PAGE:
Tuesday 29 August 2023

The Little Britain Stonehenge

Kenny Brophy - "...recently visited Stonehenge, curious to see how this icon of Britishness is presented to visitors and tourists. ...It is very clear that the Stonehenge experience – the real Stonehenge – is a long way removed from the idealised Stonehenge we keep getting told about. If this monument is a jewel in the crown, it’s a fake.

The reality is sadly many miles removed from the glossy airport adverts – make no mistake, visiting Stonehenge in the summer these days is a tawdry, tacky experience...

...The very existence of Stonehenge is political, created in many phases of activity that were designed to empower and boost certain individuals and interest groups. Medieval stories about the stones were political too, origin myths to support claims of power and the status quo. These stones have been and continue to be used to peddle myths about the past while conserving power and control today – academic power, political power, power over access, an essential celebrity and politician photo opportunity, a place that one has to be associated with...

Thanks Kenny, it's a great gift to be able to see, what we might think of as ours, as other see it. It should free us from many blunders and foolish notions. If only the fanciful wrappings and devotions might be stripped from it and reveal the real Stonehenge. 

One of the many reasons I preferred the old visitor centre was its honesty of purpose and architecture.   

Thursday 24 August 2023

An Erratic Train of Thought

As we continue to wait for the analysis of the Mumbles erratic, which was claimed to be the "smoking gun" of the Stonehenge Bluestone Glacial Transport idea, it is worth reconsidering the pantheon of coastal erratics in the southwest of Britain. Conventional glacial theory says they shouldn't be there, but they are, so the theory needs refining. That they were entombed or carried on icebergs seems to be the most probable answer.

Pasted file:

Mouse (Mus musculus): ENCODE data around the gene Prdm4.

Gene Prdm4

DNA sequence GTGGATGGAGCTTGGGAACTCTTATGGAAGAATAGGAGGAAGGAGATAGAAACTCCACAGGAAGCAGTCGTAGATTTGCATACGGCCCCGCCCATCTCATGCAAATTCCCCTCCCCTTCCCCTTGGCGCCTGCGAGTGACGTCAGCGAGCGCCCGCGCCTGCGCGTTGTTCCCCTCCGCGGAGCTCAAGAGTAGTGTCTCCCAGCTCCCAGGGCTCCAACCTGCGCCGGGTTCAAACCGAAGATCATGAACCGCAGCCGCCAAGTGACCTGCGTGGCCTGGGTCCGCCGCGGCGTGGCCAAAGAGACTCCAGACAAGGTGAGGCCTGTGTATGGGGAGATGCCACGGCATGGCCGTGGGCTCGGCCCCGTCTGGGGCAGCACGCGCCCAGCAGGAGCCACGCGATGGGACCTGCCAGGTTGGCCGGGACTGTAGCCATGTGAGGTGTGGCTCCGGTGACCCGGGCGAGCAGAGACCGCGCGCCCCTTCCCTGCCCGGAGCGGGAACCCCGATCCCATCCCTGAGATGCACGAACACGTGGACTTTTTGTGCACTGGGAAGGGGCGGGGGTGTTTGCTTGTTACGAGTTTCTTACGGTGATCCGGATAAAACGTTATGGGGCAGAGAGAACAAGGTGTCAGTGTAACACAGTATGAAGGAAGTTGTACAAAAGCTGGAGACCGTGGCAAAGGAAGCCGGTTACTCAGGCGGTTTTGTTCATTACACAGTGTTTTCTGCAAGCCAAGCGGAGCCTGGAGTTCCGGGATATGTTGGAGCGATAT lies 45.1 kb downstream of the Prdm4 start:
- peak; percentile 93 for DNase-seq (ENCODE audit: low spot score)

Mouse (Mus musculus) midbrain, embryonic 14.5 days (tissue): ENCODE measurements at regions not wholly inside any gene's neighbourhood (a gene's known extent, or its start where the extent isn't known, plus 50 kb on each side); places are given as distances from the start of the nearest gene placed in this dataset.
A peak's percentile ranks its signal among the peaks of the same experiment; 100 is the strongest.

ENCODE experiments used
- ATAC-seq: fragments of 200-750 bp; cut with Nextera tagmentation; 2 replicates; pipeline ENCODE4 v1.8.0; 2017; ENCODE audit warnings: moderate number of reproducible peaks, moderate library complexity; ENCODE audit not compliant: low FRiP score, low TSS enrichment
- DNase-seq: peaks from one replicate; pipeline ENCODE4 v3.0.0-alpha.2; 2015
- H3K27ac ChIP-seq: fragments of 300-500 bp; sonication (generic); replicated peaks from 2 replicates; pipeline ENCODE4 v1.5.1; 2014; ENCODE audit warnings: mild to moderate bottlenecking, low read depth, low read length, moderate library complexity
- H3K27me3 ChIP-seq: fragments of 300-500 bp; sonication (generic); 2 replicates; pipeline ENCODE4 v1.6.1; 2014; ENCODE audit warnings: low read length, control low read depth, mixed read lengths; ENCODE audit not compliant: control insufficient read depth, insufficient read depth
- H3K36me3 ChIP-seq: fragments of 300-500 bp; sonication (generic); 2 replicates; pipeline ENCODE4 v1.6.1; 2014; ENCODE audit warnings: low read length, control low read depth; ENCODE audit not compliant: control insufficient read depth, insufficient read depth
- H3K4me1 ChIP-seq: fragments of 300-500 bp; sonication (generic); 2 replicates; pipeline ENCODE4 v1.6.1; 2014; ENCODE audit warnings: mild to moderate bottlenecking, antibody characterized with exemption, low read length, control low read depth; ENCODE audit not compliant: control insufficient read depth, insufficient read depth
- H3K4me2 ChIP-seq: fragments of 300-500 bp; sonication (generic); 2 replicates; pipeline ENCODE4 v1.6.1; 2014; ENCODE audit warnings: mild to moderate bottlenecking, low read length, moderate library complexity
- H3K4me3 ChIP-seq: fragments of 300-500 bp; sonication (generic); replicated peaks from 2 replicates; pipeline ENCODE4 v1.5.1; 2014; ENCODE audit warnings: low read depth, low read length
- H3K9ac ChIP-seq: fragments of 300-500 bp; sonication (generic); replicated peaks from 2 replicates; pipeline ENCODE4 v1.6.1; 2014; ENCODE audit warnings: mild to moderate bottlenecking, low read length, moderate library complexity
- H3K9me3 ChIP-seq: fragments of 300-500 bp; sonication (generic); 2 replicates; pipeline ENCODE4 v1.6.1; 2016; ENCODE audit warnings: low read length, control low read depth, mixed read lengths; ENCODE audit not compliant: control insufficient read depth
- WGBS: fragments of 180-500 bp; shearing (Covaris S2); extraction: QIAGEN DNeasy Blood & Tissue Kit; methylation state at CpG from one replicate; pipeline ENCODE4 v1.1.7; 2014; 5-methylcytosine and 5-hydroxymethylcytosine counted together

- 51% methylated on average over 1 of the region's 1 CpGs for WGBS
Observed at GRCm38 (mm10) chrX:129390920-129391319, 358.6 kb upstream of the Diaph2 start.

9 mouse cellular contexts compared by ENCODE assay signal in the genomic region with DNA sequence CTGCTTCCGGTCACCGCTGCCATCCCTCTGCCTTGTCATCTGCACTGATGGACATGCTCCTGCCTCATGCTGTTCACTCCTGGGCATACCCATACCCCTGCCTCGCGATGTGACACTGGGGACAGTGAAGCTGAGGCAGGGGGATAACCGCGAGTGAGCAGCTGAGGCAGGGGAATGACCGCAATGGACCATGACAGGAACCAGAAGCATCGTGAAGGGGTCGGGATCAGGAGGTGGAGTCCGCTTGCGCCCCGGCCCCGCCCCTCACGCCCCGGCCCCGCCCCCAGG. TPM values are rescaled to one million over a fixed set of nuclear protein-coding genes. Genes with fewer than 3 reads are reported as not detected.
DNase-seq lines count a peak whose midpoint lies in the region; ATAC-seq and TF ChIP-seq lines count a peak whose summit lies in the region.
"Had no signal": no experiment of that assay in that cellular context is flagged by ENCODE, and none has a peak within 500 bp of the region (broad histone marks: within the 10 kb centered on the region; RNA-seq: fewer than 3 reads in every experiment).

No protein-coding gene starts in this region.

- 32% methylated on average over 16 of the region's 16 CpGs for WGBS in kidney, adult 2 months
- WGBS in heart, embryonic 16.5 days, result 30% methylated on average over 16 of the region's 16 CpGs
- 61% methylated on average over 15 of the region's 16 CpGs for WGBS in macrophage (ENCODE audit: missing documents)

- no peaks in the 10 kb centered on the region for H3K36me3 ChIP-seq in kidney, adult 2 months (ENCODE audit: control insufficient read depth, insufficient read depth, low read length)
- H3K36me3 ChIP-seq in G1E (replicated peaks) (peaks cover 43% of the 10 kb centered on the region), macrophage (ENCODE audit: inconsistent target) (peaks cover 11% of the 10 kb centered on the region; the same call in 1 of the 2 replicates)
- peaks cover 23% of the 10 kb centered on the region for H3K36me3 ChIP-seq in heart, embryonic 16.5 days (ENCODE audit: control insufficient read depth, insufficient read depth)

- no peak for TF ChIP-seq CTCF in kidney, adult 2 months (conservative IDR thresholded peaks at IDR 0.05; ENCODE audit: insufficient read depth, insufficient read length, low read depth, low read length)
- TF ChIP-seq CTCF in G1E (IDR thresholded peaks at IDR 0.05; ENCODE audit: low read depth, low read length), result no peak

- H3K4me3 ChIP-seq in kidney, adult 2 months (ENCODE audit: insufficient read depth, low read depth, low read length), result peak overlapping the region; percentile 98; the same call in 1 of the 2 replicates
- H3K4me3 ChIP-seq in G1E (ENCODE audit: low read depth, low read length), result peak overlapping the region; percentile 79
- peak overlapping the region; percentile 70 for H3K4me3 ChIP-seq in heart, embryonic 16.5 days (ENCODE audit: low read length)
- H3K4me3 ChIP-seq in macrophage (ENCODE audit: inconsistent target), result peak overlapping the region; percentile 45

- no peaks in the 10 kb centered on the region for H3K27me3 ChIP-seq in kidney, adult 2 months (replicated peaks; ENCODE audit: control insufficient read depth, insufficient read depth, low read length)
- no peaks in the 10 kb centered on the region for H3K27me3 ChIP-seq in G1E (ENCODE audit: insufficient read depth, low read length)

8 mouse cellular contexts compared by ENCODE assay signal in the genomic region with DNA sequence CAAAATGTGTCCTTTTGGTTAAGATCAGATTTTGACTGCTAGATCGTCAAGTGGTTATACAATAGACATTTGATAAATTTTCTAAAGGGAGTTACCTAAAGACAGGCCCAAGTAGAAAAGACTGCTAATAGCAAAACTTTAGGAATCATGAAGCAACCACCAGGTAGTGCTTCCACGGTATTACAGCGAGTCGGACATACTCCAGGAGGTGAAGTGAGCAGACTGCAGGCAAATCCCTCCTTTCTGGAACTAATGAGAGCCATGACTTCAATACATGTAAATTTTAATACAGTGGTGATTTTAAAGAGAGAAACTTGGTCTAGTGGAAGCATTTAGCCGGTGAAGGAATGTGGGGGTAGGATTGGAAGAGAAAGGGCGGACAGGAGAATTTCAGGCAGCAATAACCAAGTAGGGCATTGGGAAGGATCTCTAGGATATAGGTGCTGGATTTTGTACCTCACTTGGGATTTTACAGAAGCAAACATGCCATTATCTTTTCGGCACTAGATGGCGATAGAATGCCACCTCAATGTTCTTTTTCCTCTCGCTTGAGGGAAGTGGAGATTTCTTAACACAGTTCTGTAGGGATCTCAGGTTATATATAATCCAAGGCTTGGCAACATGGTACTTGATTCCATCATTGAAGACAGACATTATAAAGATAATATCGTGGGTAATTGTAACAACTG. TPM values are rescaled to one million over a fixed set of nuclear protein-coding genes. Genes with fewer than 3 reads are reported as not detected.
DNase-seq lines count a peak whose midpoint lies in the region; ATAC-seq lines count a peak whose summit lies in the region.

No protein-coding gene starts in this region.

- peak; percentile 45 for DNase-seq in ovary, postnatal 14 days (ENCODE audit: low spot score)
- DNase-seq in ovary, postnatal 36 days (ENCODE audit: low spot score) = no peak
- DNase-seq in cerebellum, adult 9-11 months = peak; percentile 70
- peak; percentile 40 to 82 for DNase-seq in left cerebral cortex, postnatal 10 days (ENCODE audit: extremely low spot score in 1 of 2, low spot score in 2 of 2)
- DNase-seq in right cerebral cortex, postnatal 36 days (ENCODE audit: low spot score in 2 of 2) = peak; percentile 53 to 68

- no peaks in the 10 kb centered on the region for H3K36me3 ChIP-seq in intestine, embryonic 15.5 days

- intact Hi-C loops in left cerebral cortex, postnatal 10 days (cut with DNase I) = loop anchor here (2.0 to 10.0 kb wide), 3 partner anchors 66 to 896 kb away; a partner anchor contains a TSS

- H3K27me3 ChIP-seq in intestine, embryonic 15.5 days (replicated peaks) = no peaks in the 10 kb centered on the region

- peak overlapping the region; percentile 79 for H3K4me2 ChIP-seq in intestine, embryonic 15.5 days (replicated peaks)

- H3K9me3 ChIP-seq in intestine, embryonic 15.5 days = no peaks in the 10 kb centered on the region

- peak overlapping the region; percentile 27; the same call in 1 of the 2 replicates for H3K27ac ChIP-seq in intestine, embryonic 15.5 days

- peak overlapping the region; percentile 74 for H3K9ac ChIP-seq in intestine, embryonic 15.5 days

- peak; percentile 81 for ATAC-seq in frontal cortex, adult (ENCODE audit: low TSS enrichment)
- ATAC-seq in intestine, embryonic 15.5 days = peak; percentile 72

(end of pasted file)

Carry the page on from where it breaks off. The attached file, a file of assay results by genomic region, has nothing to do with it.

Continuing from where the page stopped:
Quaternary of South-West England edited by S. Campbell, C.O. Hunt, James D. Scourse, D.H. Keen, N. Stephens

The good Dr John, however, seeks inadvertently to confuse:  "Whatever its erratic history may be, the boulder demonstrates that the Irish Sea Glacier impinged upon the Gower coast, carrying erratics from the west and displacing local Welsh ice on at least one occasion."

The source of the erratic is important, if it was entrained in a glacier and dropped by the glacier then the source and destination must be connected by a plausible path. But if it sailed free in or on an iceberg then the source could be unconnected, and its position doesn't demonstrate the extent of the glacier at all.

Wednesday 16 August 2023

The Ice Rafted Giant's Rock at Porthleven, Cornwall (probably).

Photo thanks to Rob Ixer